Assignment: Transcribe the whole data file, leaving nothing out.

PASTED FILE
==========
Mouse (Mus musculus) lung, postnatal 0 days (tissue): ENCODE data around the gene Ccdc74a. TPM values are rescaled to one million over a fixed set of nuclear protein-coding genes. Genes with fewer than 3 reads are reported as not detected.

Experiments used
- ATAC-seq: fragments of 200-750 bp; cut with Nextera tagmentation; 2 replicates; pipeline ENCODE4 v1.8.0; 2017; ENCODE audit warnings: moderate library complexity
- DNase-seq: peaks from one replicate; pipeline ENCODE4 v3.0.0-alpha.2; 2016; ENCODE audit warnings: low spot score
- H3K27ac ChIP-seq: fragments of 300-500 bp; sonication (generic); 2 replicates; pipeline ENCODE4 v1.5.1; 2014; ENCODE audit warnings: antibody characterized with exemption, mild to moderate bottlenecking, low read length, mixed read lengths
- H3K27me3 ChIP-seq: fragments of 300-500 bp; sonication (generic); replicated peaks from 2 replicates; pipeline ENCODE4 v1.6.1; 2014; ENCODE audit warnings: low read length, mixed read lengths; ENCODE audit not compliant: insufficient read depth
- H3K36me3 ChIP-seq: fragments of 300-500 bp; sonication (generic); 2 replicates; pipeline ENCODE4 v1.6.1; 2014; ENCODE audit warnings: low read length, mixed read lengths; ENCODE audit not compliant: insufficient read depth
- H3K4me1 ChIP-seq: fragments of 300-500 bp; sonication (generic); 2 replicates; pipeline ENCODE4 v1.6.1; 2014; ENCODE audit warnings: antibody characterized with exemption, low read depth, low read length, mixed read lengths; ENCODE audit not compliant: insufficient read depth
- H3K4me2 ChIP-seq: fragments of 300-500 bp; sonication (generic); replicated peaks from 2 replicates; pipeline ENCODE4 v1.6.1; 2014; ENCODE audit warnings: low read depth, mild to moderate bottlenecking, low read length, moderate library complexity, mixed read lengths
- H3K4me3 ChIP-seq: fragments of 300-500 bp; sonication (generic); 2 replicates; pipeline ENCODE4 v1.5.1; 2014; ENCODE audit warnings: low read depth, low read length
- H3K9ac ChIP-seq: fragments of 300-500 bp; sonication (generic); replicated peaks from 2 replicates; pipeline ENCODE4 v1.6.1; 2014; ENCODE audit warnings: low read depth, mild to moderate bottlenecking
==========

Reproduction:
Mouse (Mus musculus) lung, postnatal 0 days (tissue): ENCODE data around the gene Ccdc74a. TPM values are rescaled to one million over a fixed set of nuclear protein-coding genes. Genes with fewer than 3 reads are reported as not detected.

Experiments used
- ATAC-seq: fragments of 200-750 bp; cut with Nextera tagmentation; 2 replicates; pipeline ENCODE4 v1.8.0; 2017; ENCODE audit warnings: moderate library complexity
- DNase-seq: peaks from one replicate; pipeline ENCODE4 v3.0.0-alpha.2; 2016; ENCODE audit warnings: low spot score
- H3K27ac ChIP-seq: fragments of 300-500 bp; sonication (generic); 2 replicates; pipeline ENCODE4 v1.5.1; 2014; ENCODE audit warnings: antibody characterized with exemption, mild to moderate bottlenecking, low read length, mixed read lengths
- H3K27me3 ChIP-seq: fragments of 300-500 bp; sonication (generic); replicated peaks from 2 replicates; pipeline ENCODE4 v1.6.1; 2014; ENCODE audit warnings: low read length, mixed read lengths; ENCODE audit not compliant: insufficient read depth
- H3K36me3 ChIP-seq: fragments of 300-500 bp; sonication (generic); 2 replicates; pipeline ENCODE4 v1.6.1; 2014; ENCODE audit warnings: low read length, mixed read lengths; ENCODE audit not compliant: insufficient read depth
- H3K4me1 ChIP-seq: fragments of 300-500 bp; sonication (generic); 2 replicates; pipeline ENCODE4 v1.6.1; 2014; ENCODE audit warnings: antibody characterized with exemption, low read depth, low read length, mixed read lengths; ENCODE audit not compliant: insufficient read depth
- H3K4me2 ChIP-seq: fragments of 300-500 bp; sonication (generic); replicated peaks from 2 replicates; pipeline ENCODE4 v1.6.1; 2014; ENCODE audit warnings: low read depth, mild to moderate bottlenecking, low read length, moderate library complexity, mixed read lengths
- H3K4me3 ChIP-seq: fragments of 300-500 bp; sonication (generic); 2 replicates; pipeline ENCODE4 v1.5.1; 2014; ENCODE audit warnings: low read depth, low read length
- H3K9ac ChIP-seq: fragments of 300-500 bp; sonication (generic); replicated peaks from 2 replicates; pipeline ENCODE4 v1.6.1; 2014; ENCODE audit warnings: low read depth, mild to moderate bottlenecking